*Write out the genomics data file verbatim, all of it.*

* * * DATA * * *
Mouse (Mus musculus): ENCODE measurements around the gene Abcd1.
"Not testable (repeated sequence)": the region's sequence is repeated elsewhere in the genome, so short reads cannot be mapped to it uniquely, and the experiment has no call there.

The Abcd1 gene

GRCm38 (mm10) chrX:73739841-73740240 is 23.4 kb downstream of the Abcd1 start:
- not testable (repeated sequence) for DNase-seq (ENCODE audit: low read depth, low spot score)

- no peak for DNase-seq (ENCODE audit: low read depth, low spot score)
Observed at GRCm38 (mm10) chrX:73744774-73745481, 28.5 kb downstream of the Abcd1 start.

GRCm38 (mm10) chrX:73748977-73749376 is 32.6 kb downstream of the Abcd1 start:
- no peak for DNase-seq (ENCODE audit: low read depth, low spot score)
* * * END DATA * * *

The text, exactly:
Mouse (Mus musculus): ENCODE measurements around the gene Abcd1.
"Not testable (repeated sequence)": the region's sequence is repeated elsewhere in the genome, so short reads cannot be mapped to it uniquely, and the experiment has no call there.

The Abcd1 gene

GRCm38 (mm10) chrX:73739841-73740240 is 23.4 kb downstream of the Abcd1 start:
- not testable (repeated sequence) for DNase-seq (ENCODE audit: low read depth, low spot score)

- no peak for DNase-seq (ENCODE audit: low read depth, low spot score)
Observed at GRCm38 (mm10) chrX:73744774-73745481, 28.5 kb downstream of the Abcd1 start.

GRCm38 (mm10) chrX:73748977-73749376 is 32.6 kb downstream of the Abcd1 start:
- no peak for DNase-seq (ENCODE audit: low read depth, low spot score)